The tablet world is really starting to get interesting as Android 3.0 begins to appear in more and more devices. The Asus Eee Pad Transformer is the most impressive we’ve seen so far – not only because of its specifications and build, but because it comes with its own add-on keyboard.
A complete package
That keyboard is the thing that makes the Eee Pad Transformer stand out from the currently available competition. Dock the tablet section onto the keyboard and it rotates nicely on its hinge, closing down just as a laptop would. You can fire up web apps or on-board apps (including the pre-installed Polaris Office, which lets you create Word and Excel-compatible documents) by tapping the screen or using the trackpad, and type away to your heart’s content.
The keyboard is really nicely made, too. It feels solid and responsive to the touch, and is certainly up to prolonged periods of use. It adds a few extra features too – including two USB ports into either of which you can plug a mouse – plus there’s an SD card slot. But perhaps the biggest benefit of attaching the keyboard is the fact that it contains an extra battery. When docked, Asus says the Eee Pad transformer will deliver 16 hours of life – seven hours more than the nine hours claimed for the tablet on its own.
Undocked, the tablet functions like other Android 3.0 tablets we’ve seen. Its 10.1in, 1280×800 pixel screen is bright and sharp.
The Eee Pad Transformer has a fair few ports and connectors around its edges. The left-hand edge contains the main power switch as well as a volume rocker, while on the right there’s a 3.5mm headset jack, mini-HDMI connector and microSD card slot. There are speaker grilles on the left and right edges. There’s a 5-megapixel camera on the back, which sadly lacks a flash. At the front is a 1.2-megapixel camera for videoconferencing.
Powering the Android 3.0 device is a very capable dual-core Nvidia Tegra 2 processor. The Transformer’s 16GB of storage memory is easily expanded using the microSD card slot on the tablet, as well as plugging in SD cards or USB storage devices on the keyboard. Bluetooth, Wi-Fi and GPS are present, but there’s no SIM support.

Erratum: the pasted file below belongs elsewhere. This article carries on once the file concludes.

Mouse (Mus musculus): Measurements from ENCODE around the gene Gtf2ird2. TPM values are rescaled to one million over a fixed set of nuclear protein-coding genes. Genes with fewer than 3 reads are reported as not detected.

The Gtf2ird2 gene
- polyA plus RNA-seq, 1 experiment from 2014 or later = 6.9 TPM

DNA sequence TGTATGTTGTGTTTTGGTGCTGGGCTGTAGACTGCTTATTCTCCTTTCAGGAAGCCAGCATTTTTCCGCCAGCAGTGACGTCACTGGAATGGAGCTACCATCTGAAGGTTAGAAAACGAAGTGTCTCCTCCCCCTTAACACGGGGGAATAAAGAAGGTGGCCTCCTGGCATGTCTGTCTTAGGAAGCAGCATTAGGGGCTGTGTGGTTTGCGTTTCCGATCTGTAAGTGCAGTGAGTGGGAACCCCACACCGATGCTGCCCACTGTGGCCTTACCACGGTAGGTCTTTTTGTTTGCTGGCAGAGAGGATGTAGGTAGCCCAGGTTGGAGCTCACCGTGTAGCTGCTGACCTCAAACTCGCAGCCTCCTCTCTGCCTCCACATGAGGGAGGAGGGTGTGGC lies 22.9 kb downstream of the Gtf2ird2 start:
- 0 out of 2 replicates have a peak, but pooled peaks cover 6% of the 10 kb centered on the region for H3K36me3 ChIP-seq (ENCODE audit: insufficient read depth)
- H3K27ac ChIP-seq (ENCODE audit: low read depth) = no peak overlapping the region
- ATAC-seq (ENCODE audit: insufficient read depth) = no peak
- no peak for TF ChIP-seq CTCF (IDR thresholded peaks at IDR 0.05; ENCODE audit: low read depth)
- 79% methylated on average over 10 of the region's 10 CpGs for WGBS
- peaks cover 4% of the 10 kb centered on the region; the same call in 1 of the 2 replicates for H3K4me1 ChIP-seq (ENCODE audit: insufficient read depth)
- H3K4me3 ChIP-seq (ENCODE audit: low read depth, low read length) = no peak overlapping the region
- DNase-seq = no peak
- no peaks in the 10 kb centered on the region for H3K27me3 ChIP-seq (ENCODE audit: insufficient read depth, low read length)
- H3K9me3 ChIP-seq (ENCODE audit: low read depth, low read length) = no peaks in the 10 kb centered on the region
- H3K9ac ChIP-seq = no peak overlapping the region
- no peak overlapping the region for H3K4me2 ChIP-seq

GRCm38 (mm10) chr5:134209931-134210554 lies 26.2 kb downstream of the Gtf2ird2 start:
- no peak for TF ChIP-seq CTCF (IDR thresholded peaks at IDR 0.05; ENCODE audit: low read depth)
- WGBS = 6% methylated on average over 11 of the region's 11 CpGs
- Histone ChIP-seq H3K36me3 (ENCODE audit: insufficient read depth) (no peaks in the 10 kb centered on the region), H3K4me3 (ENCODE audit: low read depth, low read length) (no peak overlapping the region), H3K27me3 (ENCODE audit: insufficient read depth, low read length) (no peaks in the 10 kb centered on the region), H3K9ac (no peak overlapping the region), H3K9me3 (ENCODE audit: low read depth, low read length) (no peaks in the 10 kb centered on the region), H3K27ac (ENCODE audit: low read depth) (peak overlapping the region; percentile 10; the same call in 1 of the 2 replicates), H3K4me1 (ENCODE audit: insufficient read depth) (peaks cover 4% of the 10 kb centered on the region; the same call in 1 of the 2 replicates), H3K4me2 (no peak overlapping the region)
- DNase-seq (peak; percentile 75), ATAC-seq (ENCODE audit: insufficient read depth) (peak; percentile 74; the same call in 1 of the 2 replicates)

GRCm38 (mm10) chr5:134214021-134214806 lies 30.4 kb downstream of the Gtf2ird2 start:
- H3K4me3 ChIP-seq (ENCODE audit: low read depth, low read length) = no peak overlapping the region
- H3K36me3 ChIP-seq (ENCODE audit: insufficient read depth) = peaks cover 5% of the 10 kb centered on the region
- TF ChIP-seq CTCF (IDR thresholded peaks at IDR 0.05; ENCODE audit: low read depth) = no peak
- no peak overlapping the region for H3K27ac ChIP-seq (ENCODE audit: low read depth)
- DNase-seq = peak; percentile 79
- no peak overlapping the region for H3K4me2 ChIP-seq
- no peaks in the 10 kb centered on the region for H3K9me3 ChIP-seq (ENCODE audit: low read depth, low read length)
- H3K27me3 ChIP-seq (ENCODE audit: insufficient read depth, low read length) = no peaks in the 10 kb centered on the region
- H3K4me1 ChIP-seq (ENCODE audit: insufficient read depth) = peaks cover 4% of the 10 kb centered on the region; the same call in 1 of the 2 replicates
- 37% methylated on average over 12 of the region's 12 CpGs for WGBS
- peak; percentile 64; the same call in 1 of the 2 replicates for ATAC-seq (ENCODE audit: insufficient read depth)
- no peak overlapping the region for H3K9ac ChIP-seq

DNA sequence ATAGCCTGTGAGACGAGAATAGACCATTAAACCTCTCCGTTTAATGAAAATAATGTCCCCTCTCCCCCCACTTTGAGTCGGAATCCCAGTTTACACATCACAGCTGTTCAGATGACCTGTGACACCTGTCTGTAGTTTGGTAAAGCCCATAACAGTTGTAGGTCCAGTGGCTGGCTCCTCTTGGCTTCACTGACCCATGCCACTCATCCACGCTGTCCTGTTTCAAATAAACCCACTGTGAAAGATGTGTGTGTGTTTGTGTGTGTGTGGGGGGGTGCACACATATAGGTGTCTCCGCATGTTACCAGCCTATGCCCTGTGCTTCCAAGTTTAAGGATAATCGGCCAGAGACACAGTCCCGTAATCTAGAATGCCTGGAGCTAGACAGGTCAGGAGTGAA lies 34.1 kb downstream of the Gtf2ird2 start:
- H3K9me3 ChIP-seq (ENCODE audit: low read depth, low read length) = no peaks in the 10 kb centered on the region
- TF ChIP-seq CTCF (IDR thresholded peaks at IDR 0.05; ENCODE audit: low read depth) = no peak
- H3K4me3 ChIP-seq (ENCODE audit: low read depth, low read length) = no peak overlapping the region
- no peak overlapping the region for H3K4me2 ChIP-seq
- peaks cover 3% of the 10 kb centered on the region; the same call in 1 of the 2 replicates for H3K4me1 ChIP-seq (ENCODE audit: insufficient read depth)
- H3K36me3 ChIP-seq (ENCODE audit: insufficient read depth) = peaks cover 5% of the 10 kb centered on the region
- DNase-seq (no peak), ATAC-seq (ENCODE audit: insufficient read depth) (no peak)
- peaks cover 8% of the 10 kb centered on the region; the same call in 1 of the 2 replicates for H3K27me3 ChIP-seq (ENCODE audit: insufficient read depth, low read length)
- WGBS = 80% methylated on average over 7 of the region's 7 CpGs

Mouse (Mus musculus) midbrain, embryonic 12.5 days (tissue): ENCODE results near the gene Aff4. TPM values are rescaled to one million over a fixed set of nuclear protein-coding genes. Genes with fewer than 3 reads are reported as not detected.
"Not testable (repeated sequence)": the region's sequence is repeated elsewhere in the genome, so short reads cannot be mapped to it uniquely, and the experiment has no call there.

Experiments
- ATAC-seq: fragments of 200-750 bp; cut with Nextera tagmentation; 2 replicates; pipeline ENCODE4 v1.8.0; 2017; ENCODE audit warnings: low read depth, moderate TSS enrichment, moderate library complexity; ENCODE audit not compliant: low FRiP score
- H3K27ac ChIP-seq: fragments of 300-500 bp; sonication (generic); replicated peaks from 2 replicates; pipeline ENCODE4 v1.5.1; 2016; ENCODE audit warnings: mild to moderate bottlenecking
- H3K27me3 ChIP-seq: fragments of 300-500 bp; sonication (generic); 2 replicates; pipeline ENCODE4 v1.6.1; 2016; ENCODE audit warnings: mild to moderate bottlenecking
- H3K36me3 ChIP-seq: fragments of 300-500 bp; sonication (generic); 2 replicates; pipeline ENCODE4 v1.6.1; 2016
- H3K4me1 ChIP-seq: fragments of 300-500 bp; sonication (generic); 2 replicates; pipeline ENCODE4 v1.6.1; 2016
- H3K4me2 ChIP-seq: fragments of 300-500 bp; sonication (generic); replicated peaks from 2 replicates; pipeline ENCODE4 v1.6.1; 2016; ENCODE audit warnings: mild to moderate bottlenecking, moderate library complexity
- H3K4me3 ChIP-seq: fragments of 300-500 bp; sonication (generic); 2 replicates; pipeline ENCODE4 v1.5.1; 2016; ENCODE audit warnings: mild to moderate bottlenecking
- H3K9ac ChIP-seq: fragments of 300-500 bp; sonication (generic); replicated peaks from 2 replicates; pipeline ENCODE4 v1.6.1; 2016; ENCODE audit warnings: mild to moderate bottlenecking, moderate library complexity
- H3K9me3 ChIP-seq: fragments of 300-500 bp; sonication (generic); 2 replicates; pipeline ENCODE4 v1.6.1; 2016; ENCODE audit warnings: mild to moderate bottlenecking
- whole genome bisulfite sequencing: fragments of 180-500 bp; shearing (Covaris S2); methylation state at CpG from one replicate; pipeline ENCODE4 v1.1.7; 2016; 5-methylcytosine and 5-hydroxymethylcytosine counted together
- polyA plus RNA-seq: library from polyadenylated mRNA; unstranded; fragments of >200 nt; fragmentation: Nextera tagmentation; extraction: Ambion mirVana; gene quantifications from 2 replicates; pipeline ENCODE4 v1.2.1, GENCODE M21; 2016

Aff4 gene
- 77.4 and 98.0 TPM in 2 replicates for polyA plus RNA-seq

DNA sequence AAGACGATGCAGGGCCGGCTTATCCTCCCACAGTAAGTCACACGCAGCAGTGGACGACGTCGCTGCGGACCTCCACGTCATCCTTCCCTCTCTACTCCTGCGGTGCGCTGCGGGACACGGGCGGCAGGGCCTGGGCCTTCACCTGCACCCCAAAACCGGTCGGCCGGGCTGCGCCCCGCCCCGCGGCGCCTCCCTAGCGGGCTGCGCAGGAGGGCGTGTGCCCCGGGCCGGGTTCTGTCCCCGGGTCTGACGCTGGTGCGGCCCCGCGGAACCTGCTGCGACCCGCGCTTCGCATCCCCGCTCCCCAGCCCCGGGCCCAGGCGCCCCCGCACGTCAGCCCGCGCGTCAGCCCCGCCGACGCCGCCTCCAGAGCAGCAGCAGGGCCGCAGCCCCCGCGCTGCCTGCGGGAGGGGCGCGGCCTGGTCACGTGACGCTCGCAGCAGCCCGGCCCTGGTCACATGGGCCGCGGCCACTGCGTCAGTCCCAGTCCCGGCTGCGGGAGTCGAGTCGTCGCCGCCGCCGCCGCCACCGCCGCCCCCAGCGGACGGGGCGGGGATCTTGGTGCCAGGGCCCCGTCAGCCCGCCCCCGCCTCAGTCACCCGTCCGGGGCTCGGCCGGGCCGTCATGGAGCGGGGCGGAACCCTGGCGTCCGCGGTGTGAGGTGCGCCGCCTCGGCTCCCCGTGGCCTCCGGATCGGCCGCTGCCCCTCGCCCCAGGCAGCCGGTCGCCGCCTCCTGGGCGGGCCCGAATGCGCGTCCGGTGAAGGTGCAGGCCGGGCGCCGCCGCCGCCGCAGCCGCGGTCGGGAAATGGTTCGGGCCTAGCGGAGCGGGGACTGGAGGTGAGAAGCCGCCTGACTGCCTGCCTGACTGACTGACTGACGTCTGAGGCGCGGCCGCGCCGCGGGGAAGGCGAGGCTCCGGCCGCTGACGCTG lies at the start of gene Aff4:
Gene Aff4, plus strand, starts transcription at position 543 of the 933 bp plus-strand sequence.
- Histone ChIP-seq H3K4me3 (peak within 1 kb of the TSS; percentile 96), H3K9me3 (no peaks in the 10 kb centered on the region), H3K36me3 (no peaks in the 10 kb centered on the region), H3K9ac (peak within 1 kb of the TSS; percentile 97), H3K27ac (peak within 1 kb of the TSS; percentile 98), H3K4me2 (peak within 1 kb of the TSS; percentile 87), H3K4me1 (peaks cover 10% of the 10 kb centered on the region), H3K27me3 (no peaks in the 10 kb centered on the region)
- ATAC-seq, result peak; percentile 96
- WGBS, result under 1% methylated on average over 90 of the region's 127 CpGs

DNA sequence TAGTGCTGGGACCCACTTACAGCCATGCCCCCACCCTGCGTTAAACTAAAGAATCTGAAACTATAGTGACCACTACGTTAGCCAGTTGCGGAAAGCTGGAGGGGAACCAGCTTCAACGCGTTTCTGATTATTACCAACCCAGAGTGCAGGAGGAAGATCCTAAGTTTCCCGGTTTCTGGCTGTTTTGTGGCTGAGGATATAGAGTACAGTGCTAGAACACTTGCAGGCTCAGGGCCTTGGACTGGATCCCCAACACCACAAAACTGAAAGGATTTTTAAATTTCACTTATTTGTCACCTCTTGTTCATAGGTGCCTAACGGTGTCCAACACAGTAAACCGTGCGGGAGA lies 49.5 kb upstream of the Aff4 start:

Here come the grumbles
Metal is used in abundance in the tablet and keyboard, and helps give a real quality feel to things – though giving in to a plastic backplate does detract from the overall feel. And we don’t like the proprietary charging connector – we’d have preferred a standard USB plug. And we also think its cable is too short. It didn’t reach from our wall socket to our very-close-by desk.
Nor do we like the way the whole setup is top-heavy when in notebook mode. It’s probably unavoidable, but it does mean the whole thing has a tendency to topple over when you tap the screen, unless you anchor the keyboard section with one hand.
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- Superb keyboard; excellent docking mechanism; good battery life.
- A few minor design niggles.
Those few design niggles aside, the Asus Eee Pad Transformer is the best Android tablet we've seen to date. The bundled keyboard is what really makes the package versatile. Unlike other tablets we've seen so far, we have no trouble in believing some people could use this as their main and only computer.